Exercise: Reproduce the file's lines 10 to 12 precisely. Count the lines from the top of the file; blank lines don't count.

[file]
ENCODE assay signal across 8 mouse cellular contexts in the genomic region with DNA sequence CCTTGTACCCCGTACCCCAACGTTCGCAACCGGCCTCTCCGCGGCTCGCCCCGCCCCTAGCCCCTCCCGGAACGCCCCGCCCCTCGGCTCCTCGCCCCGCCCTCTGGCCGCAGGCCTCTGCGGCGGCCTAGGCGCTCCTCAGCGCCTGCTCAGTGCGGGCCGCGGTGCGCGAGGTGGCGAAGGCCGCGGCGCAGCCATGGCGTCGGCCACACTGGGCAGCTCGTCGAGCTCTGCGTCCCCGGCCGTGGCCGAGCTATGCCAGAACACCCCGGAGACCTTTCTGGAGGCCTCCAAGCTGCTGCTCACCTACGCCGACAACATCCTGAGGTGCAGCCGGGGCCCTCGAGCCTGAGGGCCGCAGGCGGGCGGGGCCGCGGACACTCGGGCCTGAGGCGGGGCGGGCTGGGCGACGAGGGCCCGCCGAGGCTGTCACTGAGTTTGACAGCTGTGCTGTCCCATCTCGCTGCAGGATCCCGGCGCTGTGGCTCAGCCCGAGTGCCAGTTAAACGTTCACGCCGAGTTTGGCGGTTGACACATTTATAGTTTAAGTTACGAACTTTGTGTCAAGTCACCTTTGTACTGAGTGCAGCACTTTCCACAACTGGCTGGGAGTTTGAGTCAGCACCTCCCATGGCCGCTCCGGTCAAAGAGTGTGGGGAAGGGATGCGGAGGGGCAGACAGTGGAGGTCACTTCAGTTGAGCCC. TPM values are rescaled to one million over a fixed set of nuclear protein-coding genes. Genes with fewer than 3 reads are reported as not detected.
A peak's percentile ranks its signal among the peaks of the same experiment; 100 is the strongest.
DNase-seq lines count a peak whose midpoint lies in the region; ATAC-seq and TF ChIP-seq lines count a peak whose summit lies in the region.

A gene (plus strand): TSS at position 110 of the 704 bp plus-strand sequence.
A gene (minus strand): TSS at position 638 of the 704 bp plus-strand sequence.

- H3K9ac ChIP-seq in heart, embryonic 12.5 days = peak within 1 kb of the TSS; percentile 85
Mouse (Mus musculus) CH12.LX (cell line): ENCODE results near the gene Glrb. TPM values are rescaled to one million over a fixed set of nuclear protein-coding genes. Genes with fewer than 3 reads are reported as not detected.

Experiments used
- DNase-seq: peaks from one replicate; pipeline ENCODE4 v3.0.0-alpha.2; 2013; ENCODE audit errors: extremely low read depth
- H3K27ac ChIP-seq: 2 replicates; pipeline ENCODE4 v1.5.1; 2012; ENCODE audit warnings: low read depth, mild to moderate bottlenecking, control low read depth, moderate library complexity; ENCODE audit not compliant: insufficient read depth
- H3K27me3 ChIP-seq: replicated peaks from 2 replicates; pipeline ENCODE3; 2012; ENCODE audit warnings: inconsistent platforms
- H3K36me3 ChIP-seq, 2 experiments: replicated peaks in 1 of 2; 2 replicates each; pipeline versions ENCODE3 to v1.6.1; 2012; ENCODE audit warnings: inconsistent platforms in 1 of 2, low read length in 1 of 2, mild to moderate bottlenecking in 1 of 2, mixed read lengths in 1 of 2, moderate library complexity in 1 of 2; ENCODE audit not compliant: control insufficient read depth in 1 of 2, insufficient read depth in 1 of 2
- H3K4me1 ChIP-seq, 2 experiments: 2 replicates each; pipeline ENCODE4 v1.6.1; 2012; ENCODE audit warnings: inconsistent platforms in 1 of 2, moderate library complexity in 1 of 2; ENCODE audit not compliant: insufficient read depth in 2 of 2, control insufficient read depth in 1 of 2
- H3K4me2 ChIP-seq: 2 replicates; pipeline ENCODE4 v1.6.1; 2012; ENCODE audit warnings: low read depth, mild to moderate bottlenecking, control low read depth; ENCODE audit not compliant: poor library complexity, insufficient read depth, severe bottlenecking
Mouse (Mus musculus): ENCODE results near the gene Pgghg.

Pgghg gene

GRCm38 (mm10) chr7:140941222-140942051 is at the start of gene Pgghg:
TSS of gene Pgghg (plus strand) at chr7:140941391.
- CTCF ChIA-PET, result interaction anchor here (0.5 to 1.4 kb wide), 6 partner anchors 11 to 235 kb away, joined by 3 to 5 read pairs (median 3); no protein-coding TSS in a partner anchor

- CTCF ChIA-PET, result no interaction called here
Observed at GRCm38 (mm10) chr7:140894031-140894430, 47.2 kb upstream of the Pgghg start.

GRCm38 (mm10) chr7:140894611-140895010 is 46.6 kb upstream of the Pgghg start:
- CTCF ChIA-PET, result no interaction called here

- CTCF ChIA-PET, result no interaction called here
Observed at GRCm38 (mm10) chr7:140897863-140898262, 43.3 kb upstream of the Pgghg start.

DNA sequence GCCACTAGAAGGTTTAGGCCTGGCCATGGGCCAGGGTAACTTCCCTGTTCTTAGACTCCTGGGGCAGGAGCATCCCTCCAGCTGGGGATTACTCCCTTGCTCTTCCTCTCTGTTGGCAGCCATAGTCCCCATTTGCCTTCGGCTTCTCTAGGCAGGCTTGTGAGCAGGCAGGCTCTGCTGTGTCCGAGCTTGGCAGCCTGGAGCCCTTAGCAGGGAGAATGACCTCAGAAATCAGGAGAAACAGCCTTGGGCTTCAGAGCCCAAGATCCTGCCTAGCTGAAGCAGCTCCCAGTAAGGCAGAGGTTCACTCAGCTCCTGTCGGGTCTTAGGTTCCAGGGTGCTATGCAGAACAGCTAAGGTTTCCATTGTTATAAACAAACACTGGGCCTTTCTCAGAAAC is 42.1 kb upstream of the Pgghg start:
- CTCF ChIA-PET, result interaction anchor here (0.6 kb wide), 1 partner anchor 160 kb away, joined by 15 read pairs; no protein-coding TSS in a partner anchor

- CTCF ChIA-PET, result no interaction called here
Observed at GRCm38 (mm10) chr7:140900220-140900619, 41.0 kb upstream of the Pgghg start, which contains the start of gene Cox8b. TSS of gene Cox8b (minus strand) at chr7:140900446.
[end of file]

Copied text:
- H3K27ac ChIP-seq: 2 replicates; pipeline ENCODE4 v1.5.1; 2012; ENCODE audit warnings: low read depth, mild to moderate bottlenecking, control low read depth, moderate library complexity; ENCODE audit not compliant: insufficient read depth
- H3K27me3 ChIP-seq: replicated peaks from 2 replicates; pipeline ENCODE3; 2012; ENCODE audit warnings: inconsistent platforms
- H3K36me3 ChIP-seq, 2 experiments: replicated peaks in 1 of 2; 2 replicates each; pipeline versions ENCODE3 to v1.6.1; 2012; ENCODE audit warnings: inconsistent platforms in 1 of 2, low read length in 1 of 2, mild to moderate bottlenecking in 1 of 2, mixed read lengths in 1 of 2, moderate library complexity in 1 of 2; ENCODE audit not compliant: control insufficient read depth in 1 of 2, insufficient read depth in 1 of 2